Article/Photos Cellist Chang Chenchieh
“If Keelung (基隆) is my spouse then Taipei is my favorite mistress.”
I was born in Keelung but chose to make Taipei my new home when I moved back to Taiwan from Vienna. Over the past 26 years, I have watched Taipei transform from a congested city with poor air quality to an orderly metropolis with convenient mass transit. As Taipei has grown into a hospitable place to live, it has fostered an energy that seemingly pervades every corner of the city.
A Lively Morning at National Dr. Sun Yat-sen Memorial Hall & Guangfu Market
Let’s begin this introduction to Taipei at National Dr. Sun Yat-sen Memorial Hall. Each morning the grounds of the hall are filled with a boundless energy created by the tai chi practitioners, the dancers, and others doing exercise. The dynamic atmosphere is reminiscent of “Morning Mood,” a composition from Edvard Grieg’s Peer Gynt Suite. After morning exercise, it’s time to explore the nearby Guangfu Market ( 光復市場), which shows why one of the best ways to learn about a city and the lifestyle of its residents is to visit a traditional market.
One of my favorite stalls is run by a vendor who refers to all male patrons as “classmate,” and of course I’m no exception! He somehow picked up the ability to converse with market goers in Indonesian and Vietnamese, and he offers complimentary basil and sweet basil to customers. His infectious joy and obvious love of vegetables give me a positive start to each day. Next to the market, a vegetarian steamed bun shop with an extensive menu always has a long line of people, with many customers walking away with several boxes.
The Markets and Temples of Old Taipei
To experience old Taipei, head to the charming stalls of the recently renovated Yongle Market (永樂市場), near Dihua Street, and try a pair of classic dishes: chicken (pork) rolls (雞卷) and sailfish rice noodles (旗魚米粉). As I browse this market, the Strauss operetta Der Zigeunerbaron playing in my head perfectly fits the mood. Exploring the temples is also highly recommended. Head to Lungshan Temple (龍山寺), a busy Class II historical site that is near Herbal Lane (青草巷), a place best found by following your nose. The city’s other must-visit temple, Xingtian Temple (行天宮), banned the burning of incense last year, an environmentally friendly decision which I deeply respect. This rare type of incense-free prayer (the only exception to the rule being ceremonies to restore a soul which has been frightened away) is one of Taipei’s many special traits. Consider enhancing your temple visit by listening to Mussorgsky’s Pictures at an Exhibition.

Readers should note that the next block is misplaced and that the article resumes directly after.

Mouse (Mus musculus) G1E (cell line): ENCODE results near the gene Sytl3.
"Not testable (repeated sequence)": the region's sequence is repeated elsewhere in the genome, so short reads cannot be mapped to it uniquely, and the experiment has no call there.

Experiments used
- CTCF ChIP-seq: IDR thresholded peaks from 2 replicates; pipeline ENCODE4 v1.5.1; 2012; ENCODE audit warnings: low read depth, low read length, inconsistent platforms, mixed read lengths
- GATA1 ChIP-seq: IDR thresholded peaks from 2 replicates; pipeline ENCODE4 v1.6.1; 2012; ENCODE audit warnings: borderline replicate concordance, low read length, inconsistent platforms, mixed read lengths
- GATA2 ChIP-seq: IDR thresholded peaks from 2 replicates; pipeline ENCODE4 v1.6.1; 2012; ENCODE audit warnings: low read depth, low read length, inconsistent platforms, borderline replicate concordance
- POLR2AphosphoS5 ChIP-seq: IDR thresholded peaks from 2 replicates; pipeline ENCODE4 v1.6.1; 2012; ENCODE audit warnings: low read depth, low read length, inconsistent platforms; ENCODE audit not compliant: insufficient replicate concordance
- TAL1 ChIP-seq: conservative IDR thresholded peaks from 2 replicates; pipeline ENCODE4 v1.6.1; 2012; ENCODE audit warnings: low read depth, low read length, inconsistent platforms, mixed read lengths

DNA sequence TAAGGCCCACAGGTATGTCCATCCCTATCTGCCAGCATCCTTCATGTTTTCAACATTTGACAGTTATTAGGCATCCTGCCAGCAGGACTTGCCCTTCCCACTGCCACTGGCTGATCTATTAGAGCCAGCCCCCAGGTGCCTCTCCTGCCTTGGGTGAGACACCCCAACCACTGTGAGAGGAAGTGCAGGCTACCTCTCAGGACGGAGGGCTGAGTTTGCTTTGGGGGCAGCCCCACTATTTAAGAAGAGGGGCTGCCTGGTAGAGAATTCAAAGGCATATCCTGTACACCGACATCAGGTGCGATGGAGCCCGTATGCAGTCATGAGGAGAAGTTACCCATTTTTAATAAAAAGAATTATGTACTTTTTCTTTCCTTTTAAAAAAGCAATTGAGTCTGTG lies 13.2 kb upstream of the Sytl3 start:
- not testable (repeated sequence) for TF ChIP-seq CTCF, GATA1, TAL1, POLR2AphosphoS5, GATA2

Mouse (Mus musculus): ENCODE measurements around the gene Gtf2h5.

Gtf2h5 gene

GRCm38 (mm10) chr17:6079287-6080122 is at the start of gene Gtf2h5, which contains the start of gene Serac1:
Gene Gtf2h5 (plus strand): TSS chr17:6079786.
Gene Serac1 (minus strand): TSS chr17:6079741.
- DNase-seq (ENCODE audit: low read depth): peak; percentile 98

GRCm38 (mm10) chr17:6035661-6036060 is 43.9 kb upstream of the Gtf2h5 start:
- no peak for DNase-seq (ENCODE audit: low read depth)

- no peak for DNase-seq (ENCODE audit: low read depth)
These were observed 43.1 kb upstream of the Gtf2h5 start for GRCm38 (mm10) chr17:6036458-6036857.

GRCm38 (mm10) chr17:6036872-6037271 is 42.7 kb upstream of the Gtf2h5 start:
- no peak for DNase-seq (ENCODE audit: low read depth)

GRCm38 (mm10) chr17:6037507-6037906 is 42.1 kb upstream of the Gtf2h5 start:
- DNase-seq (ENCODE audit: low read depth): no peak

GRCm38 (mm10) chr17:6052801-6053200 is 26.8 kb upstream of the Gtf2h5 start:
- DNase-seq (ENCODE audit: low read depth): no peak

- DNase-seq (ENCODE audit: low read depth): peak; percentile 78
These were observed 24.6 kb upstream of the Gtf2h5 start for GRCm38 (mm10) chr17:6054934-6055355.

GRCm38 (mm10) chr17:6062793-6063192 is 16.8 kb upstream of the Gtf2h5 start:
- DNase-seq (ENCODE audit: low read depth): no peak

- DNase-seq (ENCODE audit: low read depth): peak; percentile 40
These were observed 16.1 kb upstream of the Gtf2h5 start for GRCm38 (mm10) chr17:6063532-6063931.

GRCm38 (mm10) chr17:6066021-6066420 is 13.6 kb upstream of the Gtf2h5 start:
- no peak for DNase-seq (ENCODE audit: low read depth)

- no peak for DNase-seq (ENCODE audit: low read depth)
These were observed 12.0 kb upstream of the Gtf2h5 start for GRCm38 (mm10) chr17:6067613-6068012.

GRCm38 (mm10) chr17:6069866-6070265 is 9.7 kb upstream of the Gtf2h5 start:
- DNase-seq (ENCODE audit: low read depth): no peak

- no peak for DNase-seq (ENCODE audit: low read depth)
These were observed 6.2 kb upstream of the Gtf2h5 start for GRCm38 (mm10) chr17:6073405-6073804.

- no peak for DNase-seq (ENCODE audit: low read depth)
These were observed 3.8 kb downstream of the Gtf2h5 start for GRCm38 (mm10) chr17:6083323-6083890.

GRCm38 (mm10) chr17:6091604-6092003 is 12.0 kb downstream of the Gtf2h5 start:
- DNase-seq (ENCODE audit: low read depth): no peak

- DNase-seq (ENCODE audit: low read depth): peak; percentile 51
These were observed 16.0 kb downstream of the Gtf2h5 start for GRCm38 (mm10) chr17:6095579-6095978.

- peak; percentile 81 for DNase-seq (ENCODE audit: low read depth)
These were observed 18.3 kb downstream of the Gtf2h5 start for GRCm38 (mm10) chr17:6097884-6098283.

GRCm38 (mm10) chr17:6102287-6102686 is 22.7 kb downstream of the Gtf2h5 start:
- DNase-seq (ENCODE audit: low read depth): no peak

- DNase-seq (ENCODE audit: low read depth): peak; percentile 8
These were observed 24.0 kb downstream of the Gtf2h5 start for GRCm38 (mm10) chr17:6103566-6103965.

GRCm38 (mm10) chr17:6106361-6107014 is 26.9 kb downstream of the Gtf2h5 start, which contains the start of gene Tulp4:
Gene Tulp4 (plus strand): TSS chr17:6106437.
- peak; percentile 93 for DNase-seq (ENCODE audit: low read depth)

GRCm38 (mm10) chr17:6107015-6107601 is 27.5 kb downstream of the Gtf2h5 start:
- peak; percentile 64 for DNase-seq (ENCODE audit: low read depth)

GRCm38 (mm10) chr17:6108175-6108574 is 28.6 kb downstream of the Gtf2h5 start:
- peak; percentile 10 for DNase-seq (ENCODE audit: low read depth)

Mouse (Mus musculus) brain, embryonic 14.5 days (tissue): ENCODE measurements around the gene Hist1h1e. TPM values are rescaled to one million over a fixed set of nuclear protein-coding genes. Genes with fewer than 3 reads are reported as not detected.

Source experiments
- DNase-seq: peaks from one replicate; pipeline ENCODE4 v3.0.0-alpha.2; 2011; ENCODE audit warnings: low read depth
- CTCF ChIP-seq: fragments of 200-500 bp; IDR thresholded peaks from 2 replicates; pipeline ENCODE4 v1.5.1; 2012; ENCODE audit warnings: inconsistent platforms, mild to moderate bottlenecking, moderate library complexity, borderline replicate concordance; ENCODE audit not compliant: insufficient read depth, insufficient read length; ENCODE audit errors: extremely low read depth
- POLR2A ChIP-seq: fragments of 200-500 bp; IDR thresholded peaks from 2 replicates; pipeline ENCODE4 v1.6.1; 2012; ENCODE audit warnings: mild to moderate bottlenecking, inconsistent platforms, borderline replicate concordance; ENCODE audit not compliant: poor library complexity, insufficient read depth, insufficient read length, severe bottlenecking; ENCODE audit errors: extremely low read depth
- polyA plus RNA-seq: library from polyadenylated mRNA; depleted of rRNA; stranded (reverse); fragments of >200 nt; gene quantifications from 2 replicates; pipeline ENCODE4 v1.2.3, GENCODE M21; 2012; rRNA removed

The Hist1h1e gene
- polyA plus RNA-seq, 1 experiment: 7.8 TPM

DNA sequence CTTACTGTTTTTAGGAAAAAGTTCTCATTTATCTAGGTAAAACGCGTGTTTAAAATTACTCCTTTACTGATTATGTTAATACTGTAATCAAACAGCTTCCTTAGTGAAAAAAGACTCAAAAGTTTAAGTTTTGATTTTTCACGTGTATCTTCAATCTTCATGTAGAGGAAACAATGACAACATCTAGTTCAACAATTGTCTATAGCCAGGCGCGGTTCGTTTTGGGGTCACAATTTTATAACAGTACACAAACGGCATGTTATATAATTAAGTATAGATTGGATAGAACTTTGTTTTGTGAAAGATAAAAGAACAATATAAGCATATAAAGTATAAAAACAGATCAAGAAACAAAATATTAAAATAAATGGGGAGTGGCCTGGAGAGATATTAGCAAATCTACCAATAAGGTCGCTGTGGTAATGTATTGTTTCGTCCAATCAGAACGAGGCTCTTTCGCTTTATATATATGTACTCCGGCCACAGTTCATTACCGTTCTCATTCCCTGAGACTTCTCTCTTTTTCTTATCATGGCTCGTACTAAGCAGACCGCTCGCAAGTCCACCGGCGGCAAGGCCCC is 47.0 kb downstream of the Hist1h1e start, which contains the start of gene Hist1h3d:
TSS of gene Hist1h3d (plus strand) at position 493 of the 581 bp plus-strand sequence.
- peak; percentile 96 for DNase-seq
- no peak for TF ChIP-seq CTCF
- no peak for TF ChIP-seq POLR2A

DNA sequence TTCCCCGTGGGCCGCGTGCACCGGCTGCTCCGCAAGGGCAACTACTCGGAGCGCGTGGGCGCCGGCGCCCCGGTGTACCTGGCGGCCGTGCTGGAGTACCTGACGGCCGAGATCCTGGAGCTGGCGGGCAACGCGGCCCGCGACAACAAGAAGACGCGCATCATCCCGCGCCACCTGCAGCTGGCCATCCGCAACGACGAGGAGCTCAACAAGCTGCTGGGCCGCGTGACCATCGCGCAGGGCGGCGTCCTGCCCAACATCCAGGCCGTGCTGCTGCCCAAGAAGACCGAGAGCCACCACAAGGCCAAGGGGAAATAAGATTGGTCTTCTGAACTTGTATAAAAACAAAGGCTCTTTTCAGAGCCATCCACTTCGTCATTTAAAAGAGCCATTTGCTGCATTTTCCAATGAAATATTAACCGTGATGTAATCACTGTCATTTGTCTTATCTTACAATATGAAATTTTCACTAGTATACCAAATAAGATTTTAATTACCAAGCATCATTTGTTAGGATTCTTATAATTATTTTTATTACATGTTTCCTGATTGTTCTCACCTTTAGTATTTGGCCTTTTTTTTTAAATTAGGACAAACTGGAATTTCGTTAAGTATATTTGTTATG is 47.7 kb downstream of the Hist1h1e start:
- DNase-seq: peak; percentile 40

Satisfying the Senses
Taipei is well known as a culinary capital. Restaurants that I highly recommend include Yamato (大和), a popular Japaneserestaurant with excellent sushi at attractive prices, and San Want Hotel’s (神旺大飯店) Chao Ping Ji (潮品集), which offers Chaozhou-style dim sum, including shrimp rice noodle balls that are beloved by my daughter. Older diners love the authentic Zhejiang and Ningxia-style cuisine at Rong Rong Yuan Restaurant (榮榮園), and the French restaurant at The Landis Taipei (亞
都麗緻大酒店) features excellent service and food, underscoring the diversity of cuisine available in the city. Any trip to Taipei should include use of the popular YouBike bicycle sharing system, but choose your route carefully. I recommend Renai Road due to the shade of this leafy thoroughfare. At night, enjoy a concert at the National Concert Hall (國家音樂廳). The hall’s pipe organ, which is composed of over 4,000 pipes, is unique in the world for having an Asian-style exterior. The best way to experience the sound of this impressive instrument is from a rendition of Bach’s renowned Toccata and Fugue in D Minor.
The perfect antidote for exhaustion from such a busy day lies about half an hour outside the city, where you can relax the body and soul and wash away your troubles at the hot springs of Beitou or Yangmingshan. To further enhance the experience, listen to Mendelssohn’s A Midsummer Night’s Dream.
While you should use your senses of sight, sound, smell, taste, and touch to experience Taipei, it is even more important to open your heart to better understand and appreciate this city.